Leila suspected her own face probably had a severely dazed look.  “I can see just how it spun out of control back in the day,” she said.  “Thayer himself thought he was just writing a humorous piece, or maybe a satire on how seriously we major-league fans take things – and of course it was first printed under a pseudonym.  Then the poem went viral, and by the time Thayer admitted to having written it, he pretty much couldn’t explain its real origins without a lot of embarrassment.”

“And meanwhile,” Ms. Markov put in, “the young people – and their families – up here knew exactly who and what the poem was about, and felt pretty badly stung by the way they’d been described.”  She reached out and flipped over several pages in the scrapbook, to a picture of a dozen children in cobbled-together baseball garb.  “This was taken about a week after copies of the poem first started circulating in ‘Mudville’.  I believe it’s one of the last photos of the Nine before they were forced to disband.”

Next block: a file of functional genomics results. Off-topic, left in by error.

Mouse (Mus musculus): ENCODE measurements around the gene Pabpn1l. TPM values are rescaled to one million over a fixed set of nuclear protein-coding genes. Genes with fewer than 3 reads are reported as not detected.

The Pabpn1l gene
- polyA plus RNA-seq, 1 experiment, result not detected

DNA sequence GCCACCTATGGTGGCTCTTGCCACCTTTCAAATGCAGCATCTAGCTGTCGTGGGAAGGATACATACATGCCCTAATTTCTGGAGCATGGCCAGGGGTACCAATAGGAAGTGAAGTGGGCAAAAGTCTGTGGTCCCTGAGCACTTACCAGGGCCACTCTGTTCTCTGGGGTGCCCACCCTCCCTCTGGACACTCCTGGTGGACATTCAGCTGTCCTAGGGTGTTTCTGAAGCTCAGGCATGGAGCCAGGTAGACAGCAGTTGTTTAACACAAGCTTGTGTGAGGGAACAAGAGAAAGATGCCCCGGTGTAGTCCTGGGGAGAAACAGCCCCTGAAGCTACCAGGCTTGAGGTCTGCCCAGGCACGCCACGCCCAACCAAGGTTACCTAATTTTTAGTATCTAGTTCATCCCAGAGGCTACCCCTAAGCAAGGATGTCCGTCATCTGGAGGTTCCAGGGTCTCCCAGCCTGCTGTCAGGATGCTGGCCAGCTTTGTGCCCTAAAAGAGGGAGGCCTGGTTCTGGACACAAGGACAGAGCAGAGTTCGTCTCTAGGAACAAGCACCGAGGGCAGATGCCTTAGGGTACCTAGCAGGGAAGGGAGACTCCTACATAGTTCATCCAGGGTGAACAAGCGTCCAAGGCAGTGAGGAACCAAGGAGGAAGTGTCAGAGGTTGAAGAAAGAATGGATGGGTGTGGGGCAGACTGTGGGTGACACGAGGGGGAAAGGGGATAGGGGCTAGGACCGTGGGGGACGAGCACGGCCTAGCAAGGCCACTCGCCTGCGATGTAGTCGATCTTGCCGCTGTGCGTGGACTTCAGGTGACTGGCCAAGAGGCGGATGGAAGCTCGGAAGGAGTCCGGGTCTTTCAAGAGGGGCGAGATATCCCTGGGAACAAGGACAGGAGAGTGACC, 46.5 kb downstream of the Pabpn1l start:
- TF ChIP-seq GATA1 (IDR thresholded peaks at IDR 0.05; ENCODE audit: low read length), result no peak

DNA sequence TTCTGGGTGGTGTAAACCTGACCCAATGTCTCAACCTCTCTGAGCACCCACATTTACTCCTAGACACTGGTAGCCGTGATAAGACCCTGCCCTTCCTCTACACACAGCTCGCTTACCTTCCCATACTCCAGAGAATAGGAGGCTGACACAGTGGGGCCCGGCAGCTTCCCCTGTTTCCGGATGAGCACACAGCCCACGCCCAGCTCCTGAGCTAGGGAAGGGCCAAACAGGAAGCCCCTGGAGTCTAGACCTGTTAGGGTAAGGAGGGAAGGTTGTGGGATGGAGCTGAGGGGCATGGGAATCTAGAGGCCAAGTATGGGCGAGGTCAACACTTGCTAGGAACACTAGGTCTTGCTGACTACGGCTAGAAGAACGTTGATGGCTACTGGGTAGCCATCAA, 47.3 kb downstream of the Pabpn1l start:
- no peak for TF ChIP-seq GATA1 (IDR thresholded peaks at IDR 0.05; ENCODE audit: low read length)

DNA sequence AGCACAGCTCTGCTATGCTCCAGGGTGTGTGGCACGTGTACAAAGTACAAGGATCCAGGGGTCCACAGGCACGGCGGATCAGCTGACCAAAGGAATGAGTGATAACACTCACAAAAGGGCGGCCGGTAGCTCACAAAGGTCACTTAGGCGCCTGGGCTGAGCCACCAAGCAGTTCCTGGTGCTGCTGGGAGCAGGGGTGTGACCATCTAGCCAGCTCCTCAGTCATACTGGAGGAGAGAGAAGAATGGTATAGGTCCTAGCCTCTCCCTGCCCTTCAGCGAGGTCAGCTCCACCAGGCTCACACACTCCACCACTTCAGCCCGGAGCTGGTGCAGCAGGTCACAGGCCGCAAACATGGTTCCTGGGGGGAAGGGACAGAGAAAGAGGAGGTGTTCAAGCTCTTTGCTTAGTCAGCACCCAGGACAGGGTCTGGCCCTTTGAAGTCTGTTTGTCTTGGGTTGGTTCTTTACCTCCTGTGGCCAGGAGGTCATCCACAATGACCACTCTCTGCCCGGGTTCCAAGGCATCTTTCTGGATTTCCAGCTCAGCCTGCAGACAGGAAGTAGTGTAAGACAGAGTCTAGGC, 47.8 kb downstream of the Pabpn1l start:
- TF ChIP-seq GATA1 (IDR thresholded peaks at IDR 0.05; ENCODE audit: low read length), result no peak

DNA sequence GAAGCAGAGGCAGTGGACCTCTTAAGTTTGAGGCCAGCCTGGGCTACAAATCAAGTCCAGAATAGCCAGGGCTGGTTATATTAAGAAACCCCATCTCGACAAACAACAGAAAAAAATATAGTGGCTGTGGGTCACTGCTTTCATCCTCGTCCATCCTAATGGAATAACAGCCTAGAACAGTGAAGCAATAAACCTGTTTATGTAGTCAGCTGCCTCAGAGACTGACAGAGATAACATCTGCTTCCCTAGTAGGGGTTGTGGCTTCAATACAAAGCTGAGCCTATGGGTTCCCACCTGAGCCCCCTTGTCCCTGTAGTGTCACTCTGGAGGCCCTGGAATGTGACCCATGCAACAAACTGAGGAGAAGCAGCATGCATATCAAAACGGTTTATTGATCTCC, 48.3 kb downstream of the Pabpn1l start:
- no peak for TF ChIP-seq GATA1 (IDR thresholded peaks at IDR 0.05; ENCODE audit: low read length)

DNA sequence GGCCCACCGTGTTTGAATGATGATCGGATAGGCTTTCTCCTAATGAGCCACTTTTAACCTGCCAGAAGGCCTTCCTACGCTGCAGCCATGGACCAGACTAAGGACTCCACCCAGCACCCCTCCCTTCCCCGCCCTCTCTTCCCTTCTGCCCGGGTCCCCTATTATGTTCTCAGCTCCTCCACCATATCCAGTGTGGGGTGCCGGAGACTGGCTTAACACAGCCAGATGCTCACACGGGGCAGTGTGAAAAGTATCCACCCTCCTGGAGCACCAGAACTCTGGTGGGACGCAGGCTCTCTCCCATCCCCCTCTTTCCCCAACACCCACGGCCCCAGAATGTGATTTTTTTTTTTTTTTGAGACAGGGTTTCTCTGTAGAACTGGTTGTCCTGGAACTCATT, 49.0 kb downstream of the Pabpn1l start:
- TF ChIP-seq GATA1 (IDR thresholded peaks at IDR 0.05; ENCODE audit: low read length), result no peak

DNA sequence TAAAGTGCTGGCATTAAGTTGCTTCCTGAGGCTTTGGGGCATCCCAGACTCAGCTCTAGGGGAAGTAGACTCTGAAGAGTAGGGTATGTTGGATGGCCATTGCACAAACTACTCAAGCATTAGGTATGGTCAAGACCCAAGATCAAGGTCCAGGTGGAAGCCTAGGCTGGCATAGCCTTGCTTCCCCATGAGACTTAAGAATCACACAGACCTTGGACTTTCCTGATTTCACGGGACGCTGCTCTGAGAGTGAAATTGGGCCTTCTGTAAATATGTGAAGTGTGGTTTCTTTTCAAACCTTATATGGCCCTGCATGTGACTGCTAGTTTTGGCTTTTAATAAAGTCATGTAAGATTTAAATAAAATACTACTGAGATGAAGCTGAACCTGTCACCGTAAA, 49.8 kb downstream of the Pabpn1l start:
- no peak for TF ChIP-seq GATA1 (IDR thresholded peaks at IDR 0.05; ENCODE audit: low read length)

Leila took a measured breath, forcing herself back into professional mode.  “Let me just have a look at this bat,” she said, donning a pair of disposable gloves.  It’s definitely old – the right shape for an 1880s bat – handmade locally, not by a commercial maker – no marks; no, wait, there’s a really small CAC scratched on the end here.  If the papers in the scrapbook are kosher – and they look good for it – then this isn’t just a Roadshow segment, it’s a rewrite-the-history-books find.  Either that, or Ms. Markov here is putting on one hell of a setup.